AUGUSTA — A former Maine chief justice said something has to happen to ensure adequate funding and representation for poor people tried for crimes in Maine.

More resources are needed regardless whether the state sticks with the current system or creates a public defender office, Daniel Wathen said.

Daniel Wathen, former chief justice of the Maine Supreme Judicial Court Joe Phelan/Kennebec Journal

“Either an assigned counsel system or a public defender system can work. Both have advantages and disadvantages. But under either scenario, it requires adequate funding that the system has never experienced,” he told The Associated Press.

The Maine Commission on Indigent Legal Services held a public hearing last week as the panelists prepare a series of proposals to address the effectiveness of the state’s current system to provide legal defense to Maine’s poor.

That system is under new scrutiny for lax oversight of the billing practices by the private attorneys commissioned to defend low-income clients.

A scathing report released in April detailed significant shortcomings.

All states are required to provide an attorney to people who are unable to afford their own lawyer under a landmark 1963 U.S. Supreme Court decision.

Maine is the only one of them that hires and assigns private attorneys to what are known as “indigent” cases. All other states now meet the requirement through some version of a public defender’s office and a staff of attorneys.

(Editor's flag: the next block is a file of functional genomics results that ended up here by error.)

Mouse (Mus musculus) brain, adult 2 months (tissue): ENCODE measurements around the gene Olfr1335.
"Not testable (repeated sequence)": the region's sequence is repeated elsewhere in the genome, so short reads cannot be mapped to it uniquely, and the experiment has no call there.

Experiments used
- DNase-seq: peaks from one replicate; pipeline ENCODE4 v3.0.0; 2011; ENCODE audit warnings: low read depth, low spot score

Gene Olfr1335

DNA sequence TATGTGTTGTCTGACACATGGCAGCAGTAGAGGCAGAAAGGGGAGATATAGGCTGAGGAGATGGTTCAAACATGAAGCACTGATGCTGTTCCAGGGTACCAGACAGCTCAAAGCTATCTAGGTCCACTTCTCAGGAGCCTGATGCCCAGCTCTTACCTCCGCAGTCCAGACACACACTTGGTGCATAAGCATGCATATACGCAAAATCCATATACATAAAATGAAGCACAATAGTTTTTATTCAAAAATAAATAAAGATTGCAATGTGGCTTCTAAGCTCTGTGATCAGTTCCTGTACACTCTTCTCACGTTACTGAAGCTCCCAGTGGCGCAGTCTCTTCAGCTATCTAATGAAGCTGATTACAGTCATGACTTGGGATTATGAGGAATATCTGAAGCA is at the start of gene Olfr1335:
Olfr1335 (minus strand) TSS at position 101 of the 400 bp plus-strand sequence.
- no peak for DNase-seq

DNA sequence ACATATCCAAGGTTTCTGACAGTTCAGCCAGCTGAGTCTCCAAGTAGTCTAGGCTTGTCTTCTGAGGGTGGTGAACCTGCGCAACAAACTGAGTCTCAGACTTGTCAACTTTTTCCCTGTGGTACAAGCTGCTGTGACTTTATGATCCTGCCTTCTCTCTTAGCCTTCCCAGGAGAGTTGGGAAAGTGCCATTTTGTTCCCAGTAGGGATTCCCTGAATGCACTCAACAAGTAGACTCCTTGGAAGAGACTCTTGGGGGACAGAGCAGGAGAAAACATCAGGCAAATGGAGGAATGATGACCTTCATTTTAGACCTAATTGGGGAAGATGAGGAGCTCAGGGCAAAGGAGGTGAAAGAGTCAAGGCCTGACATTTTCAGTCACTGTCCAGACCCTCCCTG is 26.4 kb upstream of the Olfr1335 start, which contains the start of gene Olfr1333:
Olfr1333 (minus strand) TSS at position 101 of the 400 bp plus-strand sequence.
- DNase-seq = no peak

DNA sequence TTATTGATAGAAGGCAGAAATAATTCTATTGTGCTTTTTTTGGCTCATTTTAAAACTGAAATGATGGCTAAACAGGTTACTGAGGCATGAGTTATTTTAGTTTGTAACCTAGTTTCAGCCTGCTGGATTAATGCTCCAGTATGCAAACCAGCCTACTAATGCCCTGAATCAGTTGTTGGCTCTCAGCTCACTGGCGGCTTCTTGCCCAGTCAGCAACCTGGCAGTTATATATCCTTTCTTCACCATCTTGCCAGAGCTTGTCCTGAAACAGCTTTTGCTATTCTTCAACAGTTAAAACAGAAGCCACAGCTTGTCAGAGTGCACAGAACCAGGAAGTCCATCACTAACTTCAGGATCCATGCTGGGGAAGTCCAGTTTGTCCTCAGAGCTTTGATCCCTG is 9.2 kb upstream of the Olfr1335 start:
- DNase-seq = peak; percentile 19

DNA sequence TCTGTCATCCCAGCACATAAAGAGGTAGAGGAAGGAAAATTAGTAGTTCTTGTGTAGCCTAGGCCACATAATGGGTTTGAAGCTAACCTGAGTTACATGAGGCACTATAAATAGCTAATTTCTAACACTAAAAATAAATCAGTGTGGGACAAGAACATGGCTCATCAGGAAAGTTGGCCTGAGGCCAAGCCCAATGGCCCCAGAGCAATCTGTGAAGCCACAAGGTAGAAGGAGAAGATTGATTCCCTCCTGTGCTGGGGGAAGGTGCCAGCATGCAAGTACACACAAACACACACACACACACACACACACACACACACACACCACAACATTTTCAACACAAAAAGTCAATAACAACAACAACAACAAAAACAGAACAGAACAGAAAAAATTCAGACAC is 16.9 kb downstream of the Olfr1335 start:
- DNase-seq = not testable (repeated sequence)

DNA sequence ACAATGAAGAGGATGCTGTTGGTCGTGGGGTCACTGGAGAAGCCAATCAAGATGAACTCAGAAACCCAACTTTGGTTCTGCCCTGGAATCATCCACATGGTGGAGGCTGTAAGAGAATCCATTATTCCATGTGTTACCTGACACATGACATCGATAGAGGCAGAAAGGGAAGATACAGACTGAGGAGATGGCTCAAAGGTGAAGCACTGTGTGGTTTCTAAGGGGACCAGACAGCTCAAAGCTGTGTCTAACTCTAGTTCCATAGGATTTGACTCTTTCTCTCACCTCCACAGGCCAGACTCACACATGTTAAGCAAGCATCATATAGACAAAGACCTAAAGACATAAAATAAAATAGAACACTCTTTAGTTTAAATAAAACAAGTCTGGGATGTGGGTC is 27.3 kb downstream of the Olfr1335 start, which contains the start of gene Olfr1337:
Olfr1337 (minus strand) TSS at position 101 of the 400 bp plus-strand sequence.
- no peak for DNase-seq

Alison Beyea, director of the American Civil Liberties Union of Maine, said the April report by the nonpartisan Sixth Amendment Center found that the system is failing indigent clients.

“The state has no mechanism in place for sorting the good from the bad, or for giving remedial training to the lawyers who are underqualified to do their job,” she said.

She pointed out that the ACLU has sued in other states for changes. But the ACLU is optimistic that the commission can make changes to avoid legal action.

In the 2018 fiscal year, Maine spent more than $21 million statewide to provide court-appointed counsel to Maine’s poor. The commission’s spending has nearly doubled in the nine years since it began overseeing several hundred private defense attorneys.

Pine Tree Watch, a nonprofit news service, launched an investigation and found that $2.2 million in potential overbilling by private attorneys.


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